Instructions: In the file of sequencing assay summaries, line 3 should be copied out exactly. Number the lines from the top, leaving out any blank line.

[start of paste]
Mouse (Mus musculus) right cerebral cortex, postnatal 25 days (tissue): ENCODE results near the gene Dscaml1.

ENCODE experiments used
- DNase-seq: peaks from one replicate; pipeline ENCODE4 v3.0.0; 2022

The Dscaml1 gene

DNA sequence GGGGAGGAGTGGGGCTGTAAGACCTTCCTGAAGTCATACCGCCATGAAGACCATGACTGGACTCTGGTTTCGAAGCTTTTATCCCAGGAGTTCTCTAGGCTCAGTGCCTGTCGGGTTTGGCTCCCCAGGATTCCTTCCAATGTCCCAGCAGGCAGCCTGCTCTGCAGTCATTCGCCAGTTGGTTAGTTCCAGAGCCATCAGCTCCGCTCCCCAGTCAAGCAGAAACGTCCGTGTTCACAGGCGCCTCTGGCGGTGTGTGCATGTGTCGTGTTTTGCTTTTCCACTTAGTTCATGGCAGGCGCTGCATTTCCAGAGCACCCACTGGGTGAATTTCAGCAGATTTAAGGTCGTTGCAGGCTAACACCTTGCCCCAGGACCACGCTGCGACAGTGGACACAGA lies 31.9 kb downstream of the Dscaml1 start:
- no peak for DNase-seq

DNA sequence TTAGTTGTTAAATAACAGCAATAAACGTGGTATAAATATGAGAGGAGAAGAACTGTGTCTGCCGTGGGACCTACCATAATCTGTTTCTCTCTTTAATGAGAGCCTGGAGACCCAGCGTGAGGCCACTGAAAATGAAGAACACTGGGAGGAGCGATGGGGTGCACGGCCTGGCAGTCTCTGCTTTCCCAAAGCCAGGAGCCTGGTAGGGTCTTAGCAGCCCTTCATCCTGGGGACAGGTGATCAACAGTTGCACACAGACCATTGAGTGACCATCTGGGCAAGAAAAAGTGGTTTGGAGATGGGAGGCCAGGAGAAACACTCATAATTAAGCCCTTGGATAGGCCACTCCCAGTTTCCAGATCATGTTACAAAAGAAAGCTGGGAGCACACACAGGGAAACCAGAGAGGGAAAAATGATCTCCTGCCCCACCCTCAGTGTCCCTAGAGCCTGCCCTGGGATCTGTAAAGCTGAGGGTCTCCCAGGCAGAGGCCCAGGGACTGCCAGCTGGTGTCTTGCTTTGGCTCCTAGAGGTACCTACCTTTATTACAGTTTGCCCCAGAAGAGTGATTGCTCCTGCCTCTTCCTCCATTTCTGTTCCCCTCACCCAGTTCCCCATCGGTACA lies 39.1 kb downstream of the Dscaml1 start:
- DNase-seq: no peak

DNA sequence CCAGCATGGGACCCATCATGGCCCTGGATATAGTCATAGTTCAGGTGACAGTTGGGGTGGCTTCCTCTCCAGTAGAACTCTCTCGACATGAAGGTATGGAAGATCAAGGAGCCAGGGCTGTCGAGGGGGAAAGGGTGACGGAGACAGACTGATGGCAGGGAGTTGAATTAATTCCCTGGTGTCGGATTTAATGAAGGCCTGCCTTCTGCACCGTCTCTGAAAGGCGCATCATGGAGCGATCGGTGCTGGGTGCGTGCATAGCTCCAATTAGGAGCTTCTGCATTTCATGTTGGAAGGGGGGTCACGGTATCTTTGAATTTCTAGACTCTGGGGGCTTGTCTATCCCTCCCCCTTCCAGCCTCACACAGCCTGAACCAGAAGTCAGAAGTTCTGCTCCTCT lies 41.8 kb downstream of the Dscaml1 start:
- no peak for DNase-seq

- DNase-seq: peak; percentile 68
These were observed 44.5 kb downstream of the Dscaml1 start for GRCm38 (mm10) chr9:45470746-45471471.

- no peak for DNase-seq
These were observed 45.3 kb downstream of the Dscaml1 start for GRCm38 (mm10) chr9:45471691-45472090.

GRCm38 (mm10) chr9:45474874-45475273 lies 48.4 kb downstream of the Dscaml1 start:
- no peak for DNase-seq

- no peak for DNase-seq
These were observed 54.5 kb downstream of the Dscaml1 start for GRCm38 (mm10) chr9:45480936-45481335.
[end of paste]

- DNase-seq: peaks from one replicate; pipeline ENCODE4 v3.0.0; 2022